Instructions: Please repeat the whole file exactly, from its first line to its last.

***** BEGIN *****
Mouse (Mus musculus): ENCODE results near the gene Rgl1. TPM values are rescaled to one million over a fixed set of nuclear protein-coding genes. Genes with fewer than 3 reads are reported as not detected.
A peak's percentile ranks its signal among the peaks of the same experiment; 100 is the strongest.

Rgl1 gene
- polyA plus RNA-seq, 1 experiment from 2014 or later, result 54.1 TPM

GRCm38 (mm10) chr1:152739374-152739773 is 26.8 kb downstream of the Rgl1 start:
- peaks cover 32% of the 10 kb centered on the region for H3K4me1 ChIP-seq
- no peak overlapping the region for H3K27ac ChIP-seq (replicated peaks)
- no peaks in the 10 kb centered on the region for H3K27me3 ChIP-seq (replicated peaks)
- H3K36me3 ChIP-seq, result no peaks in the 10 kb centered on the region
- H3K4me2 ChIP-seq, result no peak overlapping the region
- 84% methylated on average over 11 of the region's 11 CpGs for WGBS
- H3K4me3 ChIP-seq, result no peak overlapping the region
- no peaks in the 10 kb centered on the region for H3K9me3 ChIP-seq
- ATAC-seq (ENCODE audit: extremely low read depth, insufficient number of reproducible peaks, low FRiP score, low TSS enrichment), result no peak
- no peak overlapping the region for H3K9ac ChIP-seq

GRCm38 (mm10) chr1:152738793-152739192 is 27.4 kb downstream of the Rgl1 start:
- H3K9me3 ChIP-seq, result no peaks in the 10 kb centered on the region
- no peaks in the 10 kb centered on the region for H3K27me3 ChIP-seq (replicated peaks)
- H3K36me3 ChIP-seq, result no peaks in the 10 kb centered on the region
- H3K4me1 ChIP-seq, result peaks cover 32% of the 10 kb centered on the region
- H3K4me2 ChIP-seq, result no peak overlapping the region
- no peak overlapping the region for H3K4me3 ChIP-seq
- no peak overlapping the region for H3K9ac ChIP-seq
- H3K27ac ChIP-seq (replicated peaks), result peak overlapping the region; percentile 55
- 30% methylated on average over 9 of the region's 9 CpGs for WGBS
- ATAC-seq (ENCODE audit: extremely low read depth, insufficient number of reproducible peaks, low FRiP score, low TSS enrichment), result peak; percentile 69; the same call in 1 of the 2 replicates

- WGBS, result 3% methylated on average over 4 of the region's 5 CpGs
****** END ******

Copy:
Mouse (Mus musculus): ENCODE results near the gene Rgl1. TPM values are rescaled to one million over a fixed set of nuclear protein-coding genes. Genes with fewer than 3 reads are reported as not detected.
A peak's percentile ranks its signal among the peaks of the same experiment; 100 is the strongest.

Rgl1 gene
- polyA plus RNA-seq, 1 experiment from 2014 or later, result 54.1 TPM

GRCm38 (mm10) chr1:152739374-152739773 is 26.8 kb downstream of the Rgl1 start:
- peaks cover 32% of the 10 kb centered on the region for H3K4me1 ChIP-seq
- no peak overlapping the region for H3K27ac ChIP-seq (replicated peaks)
- no peaks in the 10 kb centered on the region for H3K27me3 ChIP-seq (replicated peaks)
- H3K36me3 ChIP-seq, result no peaks in the 10 kb centered on the region
- H3K4me2 ChIP-seq, result no peak overlapping the region
- 84% methylated on average over 11 of the region's 11 CpGs for WGBS
- H3K4me3 ChIP-seq, result no peak overlapping the region
- no peaks in the 10 kb centered on the region for H3K9me3 ChIP-seq
- ATAC-seq (ENCODE audit: extremely low read depth, insufficient number of reproducible peaks, low FRiP score, low TSS enrichment), result no peak
- no peak overlapping the region for H3K9ac ChIP-seq

GRCm38 (mm10) chr1:152738793-152739192 is 27.4 kb downstream of the Rgl1 start:
- H3K9me3 ChIP-seq, result no peaks in the 10 kb centered on the region
- no peaks in the 10 kb centered on the region for H3K27me3 ChIP-seq (replicated peaks)
- H3K36me3 ChIP-seq, result no peaks in the 10 kb centered on the region
- H3K4me1 ChIP-seq, result peaks cover 32% of the 10 kb centered on the region
- H3K4me2 ChIP-seq, result no peak overlapping the region
- no peak overlapping the region for H3K4me3 ChIP-seq
- no peak overlapping the region for H3K9ac ChIP-seq
- H3K27ac ChIP-seq (replicated peaks), result peak overlapping the region; percentile 55
- 30% methylated on average over 9 of the region's 9 CpGs for WGBS
- ATAC-seq (ENCODE audit: extremely low read depth, insufficient number of reproducible peaks, low FRiP score, low TSS enrichment), result peak; percentile 69; the same call in 1 of the 2 replicates

- WGBS, result 3% methylated on average over 4 of the region's 5 CpGs